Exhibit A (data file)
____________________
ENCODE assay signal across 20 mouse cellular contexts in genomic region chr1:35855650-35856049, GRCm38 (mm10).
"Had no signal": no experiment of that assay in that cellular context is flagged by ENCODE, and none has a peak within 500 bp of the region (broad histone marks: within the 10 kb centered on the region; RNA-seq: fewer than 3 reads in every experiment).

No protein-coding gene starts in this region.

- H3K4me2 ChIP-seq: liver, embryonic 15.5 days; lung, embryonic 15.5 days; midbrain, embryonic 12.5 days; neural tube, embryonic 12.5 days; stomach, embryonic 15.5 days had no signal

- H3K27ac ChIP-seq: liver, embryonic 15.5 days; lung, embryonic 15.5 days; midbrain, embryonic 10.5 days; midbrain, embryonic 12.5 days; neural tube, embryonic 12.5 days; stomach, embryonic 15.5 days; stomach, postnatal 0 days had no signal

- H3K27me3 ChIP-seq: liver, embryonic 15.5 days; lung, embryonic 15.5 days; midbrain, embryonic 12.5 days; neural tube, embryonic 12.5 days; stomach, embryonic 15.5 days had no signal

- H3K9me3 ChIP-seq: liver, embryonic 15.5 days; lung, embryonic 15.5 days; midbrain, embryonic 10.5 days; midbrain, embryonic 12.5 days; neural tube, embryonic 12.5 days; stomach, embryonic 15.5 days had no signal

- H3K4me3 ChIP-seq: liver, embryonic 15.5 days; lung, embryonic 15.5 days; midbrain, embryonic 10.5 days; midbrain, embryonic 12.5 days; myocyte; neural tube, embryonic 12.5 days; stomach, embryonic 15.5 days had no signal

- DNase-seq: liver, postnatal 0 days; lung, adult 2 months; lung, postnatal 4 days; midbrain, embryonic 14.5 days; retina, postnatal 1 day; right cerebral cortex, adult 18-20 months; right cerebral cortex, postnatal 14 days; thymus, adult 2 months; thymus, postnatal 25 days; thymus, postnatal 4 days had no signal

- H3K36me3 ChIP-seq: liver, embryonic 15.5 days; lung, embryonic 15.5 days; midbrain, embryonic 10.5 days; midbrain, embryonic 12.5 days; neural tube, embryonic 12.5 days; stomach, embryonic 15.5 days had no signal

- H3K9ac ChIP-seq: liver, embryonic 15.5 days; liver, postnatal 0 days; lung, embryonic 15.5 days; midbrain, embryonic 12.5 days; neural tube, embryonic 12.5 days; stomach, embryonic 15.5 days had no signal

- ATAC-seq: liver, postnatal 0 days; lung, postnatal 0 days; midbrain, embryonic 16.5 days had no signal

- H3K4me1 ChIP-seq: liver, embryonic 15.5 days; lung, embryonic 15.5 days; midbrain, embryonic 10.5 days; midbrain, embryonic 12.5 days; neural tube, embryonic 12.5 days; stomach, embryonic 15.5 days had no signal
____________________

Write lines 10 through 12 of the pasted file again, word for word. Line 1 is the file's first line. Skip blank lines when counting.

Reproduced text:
- H3K36me3 ChIP-seq: liver, embryonic 15.5 days; lung, embryonic 15.5 days; midbrain, embryonic 10.5 days; midbrain, embryonic 12.5 days; neural tube, embryonic 12.5 days; stomach, embryonic 15.5 days had no signal

- H3K9ac ChIP-seq: liver, embryonic 15.5 days; liver, postnatal 0 days; lung, embryonic 15.5 days; midbrain, embryonic 12.5 days; neural tube, embryonic 12.5 days; stomach, embryonic 15.5 days had no signal

- ATAC-seq: liver, postnatal 0 days; lung, postnatal 0 days; midbrain, embryonic 16.5 days had no signal